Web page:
No there were some real, live religious questions that nagged at me after seeing several news references to the polygamous relationship between Brynn, Doll and Kitten Young, a trio of either lesbian or bisexual women (the personal histories are complex) who are testing the limits of legal relationships in the always edgy state of Massachusetts. Here is a key section of the story, which points back to its origins in the splashy pages of British newspapers:

Doll, 30, and Brynn, 32, had been together for 2-and-a-half years when they decided to spice up their relationship with an additional partner.

Smitten after meeting Kitten, 27, through a threesomes’ website, they decided to tie the knot to each other last August. And, after undergoing IVF with an unknown sperm donor, the youngest of the group is now with child.

“The three of us have always wanted kids and wanted to grow our family,” Kitten, who like Doll took IT expert Brynn’s surname because she is the main breadwinner, told The Sun.

“We decided that I’d be the one to carry the babies because I’d like to be a full-time mom,” she added.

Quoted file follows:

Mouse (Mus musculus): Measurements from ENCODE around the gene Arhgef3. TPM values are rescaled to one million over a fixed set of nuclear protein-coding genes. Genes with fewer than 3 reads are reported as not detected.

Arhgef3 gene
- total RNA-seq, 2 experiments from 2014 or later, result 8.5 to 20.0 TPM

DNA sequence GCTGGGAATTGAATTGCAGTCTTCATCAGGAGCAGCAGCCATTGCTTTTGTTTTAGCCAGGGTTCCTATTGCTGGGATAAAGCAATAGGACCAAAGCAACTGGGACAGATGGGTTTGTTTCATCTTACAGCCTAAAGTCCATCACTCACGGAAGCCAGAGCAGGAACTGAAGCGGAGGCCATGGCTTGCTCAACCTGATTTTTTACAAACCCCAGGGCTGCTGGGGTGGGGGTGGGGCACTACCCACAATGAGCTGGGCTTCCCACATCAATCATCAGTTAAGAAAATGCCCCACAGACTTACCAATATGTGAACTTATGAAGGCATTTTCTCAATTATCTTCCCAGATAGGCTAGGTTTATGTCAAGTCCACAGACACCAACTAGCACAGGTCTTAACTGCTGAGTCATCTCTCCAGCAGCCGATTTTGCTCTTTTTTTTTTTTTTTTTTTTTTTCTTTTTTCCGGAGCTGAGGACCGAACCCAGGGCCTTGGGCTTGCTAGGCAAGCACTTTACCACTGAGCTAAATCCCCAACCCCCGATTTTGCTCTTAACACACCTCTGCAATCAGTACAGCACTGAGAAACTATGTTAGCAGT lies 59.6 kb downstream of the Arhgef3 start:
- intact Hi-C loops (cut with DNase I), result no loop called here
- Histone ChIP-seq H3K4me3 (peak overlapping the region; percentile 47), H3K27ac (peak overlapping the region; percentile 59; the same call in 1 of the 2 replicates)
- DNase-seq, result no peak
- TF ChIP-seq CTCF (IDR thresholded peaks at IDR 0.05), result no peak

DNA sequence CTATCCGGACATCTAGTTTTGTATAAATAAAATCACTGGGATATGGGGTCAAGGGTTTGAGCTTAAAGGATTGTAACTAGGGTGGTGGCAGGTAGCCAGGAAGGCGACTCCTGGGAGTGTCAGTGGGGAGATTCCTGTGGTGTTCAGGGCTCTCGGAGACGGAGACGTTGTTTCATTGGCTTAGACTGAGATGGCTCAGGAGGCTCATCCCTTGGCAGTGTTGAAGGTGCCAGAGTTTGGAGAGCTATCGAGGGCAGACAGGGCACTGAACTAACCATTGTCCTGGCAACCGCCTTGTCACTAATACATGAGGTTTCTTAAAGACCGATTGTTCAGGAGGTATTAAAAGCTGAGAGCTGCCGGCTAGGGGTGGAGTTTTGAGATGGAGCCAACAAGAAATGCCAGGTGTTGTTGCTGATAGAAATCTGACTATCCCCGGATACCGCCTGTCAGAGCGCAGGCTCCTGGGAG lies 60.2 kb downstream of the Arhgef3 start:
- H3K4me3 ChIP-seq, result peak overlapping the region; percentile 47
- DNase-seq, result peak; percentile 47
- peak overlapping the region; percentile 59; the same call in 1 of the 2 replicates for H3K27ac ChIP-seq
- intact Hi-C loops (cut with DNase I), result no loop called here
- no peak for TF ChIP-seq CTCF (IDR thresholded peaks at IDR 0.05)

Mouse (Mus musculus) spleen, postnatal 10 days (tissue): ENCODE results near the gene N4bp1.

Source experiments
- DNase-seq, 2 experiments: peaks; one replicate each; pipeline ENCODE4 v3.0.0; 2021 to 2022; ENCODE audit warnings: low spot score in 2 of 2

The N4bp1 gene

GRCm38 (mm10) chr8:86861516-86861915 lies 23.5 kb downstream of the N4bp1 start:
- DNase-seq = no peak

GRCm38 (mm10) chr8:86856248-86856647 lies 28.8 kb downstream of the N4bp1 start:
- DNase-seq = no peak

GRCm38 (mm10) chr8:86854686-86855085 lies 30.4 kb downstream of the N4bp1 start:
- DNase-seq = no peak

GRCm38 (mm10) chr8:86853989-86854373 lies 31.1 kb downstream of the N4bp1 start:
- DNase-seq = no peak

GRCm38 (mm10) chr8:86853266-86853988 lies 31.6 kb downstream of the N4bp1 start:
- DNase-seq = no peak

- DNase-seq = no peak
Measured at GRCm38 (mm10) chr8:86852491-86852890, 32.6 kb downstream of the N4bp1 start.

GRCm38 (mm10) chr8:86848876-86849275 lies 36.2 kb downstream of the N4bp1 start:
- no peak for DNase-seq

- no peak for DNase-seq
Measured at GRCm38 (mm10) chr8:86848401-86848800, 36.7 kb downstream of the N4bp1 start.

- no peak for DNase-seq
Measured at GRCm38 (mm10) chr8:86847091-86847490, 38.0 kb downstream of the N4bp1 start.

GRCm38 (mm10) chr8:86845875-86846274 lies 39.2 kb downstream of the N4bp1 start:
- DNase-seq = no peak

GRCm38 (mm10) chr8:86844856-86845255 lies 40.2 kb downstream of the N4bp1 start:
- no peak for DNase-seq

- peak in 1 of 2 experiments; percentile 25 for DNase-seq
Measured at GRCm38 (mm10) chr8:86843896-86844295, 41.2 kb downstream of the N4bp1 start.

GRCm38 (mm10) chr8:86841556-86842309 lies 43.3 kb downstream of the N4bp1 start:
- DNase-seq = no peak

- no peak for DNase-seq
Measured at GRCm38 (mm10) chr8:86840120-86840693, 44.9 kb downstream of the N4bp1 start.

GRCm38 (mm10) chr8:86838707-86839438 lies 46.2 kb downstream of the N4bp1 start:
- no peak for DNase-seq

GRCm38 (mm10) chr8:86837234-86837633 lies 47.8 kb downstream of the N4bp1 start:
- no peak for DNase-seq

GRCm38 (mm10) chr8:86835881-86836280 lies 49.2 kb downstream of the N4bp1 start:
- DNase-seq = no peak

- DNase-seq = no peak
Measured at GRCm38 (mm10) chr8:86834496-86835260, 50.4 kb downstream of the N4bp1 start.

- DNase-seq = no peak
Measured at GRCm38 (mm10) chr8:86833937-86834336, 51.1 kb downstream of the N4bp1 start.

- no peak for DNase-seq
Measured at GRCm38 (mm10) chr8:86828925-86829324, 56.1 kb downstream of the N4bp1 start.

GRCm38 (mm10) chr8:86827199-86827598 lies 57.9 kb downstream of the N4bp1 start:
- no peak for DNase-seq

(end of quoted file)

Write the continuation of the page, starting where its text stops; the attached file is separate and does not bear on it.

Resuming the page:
Massachusetts became, in 2004, the first state to legalize same-sex marriage. It does not allow polygamy, however, meaning the trio’s marriage is not officially recognized. Despite this, they claim their union is the real deal.

So, my first Godbeat question: They walked down what brand of aisle? A newspaper photo makes it clear that this is an outdoor wedding, so the religious context for the rite could be just about anything. The art also shows what appears to be a formally dressed man who is leading the brides through their vows.

Now, the mainstream media stories about this social development answer all kinds of questions, both intimate (yes, who sleeps where, plans for future conceptions, etc., etc.) and legal. However, the precise nature of the religious rite — one that they appear to have done everything in their power to make similar to a wedding — goes completely unexplored.

Why? Isn’t that, potentially, one of the most newsworthy elements of this story?

However, the coverage across the pond in The Daily Mail offers another crucial clue.